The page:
I did take a motorbike taxi upon arrival in Khanom Town, and the driver dropped me off at a dilapidated beach hut where two white girls were drinking frozen cocktails. As it turns out, these were not just the only foreigners I would see during my day at the beach, but the only human beings I would encounter for nearly an hour, save a man in a fishing boat far offshore.

On one level, it’s easy to see why Nakhon Si Thammarat hasn’t become another Phuket or Koh Samui. While its palm-fringed coastline and shell-covered white sands are beautiful, its water is often cloudy, and sometimes mud-brown.

A local man I met at one of the (empty) hotels along the coast insisted me it was safe for swimming, but I decided against it when I couldn’t tell whether the object at my feet was a jellyfish or a plastic bag. Then again, solitude and silence define the world’s best beaches, as far as I’m concerned.

In total, I walked about two hours up the beach, arriving at the Golden Beach Resort just in time for slurp down some pad gra pao gai for lunch. I almost never eat seafood when I dine by the sea—isn’t that strange?

Chasing Waterfalls and Hunting Orchids

Nakhon Si Thammarat’s coastline is its most obvious attraction, but its most famous one (certainly among locals) is Khao Luang National Park, home to the tallest peak in southern Thailand. (Called Khao Luang, obviously.)

Of course, I wasn’t about to scale a mountain on a weekend trip. Instead, I went with Tree Home’s owner to Krung Ching Waterfall, from which I’ll admit I wasn’t expecting much. Certainly, I wasn’t expecting the path to be in near-fatal disrepair at several points along the trek, which took about 90 minutes in each direction.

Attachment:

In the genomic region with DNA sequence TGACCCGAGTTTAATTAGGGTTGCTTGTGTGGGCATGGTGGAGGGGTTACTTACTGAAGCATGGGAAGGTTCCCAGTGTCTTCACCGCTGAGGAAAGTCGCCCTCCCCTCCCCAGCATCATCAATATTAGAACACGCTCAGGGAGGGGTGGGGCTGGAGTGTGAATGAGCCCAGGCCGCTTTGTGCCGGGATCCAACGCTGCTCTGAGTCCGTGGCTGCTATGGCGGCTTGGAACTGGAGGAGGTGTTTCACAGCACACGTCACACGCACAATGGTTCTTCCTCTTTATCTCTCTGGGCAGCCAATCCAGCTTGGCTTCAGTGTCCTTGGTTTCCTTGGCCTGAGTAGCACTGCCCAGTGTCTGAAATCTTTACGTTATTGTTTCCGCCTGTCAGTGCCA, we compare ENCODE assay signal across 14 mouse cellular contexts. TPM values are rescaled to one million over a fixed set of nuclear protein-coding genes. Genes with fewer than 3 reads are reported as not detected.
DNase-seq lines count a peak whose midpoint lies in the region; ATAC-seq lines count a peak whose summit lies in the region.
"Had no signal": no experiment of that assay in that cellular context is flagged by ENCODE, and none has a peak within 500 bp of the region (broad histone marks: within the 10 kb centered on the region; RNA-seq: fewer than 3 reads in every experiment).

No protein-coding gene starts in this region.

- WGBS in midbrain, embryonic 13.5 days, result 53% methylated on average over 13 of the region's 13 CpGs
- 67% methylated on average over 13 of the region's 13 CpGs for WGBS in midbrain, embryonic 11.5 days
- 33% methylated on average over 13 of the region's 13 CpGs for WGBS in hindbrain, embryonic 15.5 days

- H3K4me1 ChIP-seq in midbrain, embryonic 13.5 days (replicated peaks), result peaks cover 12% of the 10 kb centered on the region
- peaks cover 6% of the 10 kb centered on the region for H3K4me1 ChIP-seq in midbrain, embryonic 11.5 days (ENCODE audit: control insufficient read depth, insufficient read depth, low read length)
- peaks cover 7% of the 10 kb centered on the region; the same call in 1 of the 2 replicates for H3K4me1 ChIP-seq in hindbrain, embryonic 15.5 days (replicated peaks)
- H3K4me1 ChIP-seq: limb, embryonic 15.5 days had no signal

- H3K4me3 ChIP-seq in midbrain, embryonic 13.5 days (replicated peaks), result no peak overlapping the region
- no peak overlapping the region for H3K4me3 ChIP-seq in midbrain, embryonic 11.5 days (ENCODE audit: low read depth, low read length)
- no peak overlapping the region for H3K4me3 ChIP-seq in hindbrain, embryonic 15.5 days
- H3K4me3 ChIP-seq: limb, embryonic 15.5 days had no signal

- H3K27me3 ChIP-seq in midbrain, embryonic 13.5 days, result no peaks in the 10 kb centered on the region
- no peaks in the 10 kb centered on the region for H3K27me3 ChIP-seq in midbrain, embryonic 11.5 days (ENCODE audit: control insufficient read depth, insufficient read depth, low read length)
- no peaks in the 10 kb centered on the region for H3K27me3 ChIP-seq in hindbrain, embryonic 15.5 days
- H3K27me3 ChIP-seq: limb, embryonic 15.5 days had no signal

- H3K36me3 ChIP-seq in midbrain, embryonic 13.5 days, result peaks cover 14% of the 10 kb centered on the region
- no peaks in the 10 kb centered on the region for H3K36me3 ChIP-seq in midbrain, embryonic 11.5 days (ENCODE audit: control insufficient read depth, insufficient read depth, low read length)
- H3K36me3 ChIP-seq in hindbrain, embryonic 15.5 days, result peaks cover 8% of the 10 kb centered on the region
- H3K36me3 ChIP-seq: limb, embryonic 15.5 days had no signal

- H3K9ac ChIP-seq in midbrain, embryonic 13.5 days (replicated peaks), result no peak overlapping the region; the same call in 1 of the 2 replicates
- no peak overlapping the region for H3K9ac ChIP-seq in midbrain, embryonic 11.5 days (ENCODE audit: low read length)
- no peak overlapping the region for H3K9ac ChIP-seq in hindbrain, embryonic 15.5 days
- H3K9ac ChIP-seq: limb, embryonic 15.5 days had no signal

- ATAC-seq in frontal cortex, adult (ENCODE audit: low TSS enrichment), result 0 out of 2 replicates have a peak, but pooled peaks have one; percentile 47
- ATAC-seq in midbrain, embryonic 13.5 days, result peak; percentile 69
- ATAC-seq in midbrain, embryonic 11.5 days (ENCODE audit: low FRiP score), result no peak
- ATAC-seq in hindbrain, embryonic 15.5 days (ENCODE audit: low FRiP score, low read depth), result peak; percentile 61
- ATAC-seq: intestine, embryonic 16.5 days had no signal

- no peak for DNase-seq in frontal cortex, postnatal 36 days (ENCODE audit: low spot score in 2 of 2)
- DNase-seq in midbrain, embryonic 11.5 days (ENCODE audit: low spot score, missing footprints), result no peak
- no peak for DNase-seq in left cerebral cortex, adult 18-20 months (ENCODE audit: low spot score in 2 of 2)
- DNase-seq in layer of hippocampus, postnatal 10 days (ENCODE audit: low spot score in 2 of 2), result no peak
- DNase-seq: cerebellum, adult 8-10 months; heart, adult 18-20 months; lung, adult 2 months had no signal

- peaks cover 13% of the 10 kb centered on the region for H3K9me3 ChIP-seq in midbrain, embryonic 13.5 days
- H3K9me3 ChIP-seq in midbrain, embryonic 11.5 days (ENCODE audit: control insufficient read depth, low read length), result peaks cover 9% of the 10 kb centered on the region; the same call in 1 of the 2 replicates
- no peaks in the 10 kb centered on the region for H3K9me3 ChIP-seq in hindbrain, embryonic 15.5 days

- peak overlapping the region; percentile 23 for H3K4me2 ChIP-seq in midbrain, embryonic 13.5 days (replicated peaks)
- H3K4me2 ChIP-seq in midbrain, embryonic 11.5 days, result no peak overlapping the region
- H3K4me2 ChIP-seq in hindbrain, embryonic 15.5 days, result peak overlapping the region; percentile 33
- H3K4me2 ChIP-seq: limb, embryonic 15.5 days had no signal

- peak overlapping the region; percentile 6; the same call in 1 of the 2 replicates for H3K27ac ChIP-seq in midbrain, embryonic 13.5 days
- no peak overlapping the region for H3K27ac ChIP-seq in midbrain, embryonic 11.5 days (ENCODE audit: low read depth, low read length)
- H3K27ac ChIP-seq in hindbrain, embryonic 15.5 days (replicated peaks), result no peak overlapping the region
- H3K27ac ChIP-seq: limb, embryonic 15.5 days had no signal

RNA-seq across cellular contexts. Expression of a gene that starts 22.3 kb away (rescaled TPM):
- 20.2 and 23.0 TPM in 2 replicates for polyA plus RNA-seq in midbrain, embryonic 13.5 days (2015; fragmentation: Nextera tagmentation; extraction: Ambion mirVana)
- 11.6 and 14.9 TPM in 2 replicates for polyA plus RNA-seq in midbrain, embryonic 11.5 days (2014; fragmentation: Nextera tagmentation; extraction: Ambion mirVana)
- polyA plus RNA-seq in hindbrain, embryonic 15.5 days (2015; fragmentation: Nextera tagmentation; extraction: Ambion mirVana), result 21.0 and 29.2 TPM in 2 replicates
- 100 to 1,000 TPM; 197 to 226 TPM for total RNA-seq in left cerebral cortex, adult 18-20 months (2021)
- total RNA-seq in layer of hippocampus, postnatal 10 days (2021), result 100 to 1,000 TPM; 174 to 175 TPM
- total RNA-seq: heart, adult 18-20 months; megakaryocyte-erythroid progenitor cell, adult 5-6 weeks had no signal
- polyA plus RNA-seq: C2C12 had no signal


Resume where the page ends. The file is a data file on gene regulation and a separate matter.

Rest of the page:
southern thailand

The waterfall was truly majestic, however, as were the wild orchids that climbed out of the dozens of pools at its base. I wasn’t surprised at the existence of them —the national park is as famous for the 300+ species of orchids found within it as it is for Khao Luang itself—but I was delighted by the way they manifested.

That could be an interesting alternative career choice, I laughed, imagining myself single-handedly upending the global indoor-plant industry. Robert Schrader—orchid hunter.

The Bottom Line

Whether you’re looking for charming towns, deserted beaches, quirky national parks or just want to get away from foreigners for a while, Nakhon Si Thammarat is unpretentious, understated and, yes, unadulterated. While I imagine Nakhon Si Thammarat will grow in popularity as more people seek out authentic places in Thailand, the lack of English speakers, tourism infrastructure and hugely impressive attraction should keep most of the adulterers away.

Robert Schrader
Robert Schrader is a travel writer and photographer who's been roaming the world independently since 2005, writing for publications such as "CNNGo" and "Shanghaiist" along the way. His blog, Leave Your Daily Hell, provides a mix of travel advice, destination guides and personal essays covering the more esoteric aspects of life as a traveler.